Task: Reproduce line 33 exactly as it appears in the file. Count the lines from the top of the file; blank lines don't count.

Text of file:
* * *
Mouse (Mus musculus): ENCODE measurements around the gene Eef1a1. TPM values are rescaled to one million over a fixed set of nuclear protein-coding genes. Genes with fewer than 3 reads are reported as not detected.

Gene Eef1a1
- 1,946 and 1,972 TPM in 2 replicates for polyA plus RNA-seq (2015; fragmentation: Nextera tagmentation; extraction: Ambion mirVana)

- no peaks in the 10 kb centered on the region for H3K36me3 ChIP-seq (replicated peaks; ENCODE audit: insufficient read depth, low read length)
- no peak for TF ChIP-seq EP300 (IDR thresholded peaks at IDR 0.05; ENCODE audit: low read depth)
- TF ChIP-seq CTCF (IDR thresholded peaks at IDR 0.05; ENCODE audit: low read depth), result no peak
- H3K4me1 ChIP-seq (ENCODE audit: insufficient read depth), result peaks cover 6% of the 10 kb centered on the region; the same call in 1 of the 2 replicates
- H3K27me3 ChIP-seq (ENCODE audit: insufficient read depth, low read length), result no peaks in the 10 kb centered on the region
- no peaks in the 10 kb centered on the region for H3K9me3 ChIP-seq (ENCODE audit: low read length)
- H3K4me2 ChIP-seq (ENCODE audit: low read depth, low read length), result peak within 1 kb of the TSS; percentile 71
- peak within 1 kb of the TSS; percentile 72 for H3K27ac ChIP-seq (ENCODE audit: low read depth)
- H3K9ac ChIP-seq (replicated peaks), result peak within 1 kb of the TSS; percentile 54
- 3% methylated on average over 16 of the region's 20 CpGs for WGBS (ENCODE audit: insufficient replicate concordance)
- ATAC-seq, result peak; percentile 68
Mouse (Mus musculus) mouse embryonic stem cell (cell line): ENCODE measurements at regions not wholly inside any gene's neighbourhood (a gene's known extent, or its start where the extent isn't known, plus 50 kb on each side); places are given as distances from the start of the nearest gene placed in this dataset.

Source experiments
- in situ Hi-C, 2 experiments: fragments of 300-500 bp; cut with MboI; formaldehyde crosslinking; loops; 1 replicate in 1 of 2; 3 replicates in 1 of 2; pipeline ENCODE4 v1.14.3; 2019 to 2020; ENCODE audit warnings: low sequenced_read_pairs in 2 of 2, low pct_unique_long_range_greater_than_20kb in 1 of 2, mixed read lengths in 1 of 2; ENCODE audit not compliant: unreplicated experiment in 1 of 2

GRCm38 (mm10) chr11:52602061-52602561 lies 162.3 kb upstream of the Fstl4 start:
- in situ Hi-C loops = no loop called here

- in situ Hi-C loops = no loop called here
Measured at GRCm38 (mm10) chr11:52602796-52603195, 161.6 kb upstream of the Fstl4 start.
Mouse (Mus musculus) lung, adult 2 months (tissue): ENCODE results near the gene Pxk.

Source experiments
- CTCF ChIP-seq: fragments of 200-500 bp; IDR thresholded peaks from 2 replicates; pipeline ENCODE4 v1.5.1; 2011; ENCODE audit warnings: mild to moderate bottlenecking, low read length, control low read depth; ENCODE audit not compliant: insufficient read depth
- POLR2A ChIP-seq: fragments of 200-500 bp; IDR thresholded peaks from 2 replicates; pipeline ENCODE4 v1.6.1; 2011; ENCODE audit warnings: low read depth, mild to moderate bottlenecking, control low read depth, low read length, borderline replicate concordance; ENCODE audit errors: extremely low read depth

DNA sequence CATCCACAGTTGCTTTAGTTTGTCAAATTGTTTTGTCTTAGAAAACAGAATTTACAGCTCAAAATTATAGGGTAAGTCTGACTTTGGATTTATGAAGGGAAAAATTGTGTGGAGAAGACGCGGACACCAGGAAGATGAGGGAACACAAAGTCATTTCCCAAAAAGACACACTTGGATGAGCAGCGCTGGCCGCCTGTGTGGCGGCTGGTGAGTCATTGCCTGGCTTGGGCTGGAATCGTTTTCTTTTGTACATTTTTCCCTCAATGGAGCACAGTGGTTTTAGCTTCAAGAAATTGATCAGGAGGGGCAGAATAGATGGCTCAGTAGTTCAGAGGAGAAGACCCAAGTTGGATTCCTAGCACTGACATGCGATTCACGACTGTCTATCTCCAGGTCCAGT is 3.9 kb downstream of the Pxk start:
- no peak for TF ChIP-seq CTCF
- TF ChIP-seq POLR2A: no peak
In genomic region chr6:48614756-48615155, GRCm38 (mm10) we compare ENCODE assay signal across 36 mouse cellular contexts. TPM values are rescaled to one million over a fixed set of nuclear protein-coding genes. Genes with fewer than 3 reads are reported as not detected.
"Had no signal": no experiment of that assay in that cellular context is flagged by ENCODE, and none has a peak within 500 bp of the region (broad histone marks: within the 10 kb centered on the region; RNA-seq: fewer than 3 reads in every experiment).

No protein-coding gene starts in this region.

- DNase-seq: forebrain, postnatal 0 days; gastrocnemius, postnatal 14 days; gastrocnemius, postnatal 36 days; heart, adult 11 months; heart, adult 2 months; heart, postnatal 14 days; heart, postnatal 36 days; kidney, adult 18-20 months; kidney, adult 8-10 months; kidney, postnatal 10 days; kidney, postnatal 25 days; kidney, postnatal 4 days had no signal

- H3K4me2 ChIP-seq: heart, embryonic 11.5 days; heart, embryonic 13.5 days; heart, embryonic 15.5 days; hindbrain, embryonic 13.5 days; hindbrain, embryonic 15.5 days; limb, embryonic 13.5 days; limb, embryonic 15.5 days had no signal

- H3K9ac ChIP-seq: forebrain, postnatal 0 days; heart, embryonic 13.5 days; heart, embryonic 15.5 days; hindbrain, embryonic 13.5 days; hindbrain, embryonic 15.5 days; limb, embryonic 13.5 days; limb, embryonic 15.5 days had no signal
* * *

- H3K4me2 ChIP-seq: heart, embryonic 11.5 days; heart, embryonic 13.5 days; heart, embryonic 15.5 days; hindbrain, embryonic 13.5 days; hindbrain, embryonic 15.5 days; limb, embryonic 13.5 days; limb, embryonic 15.5 days had no signal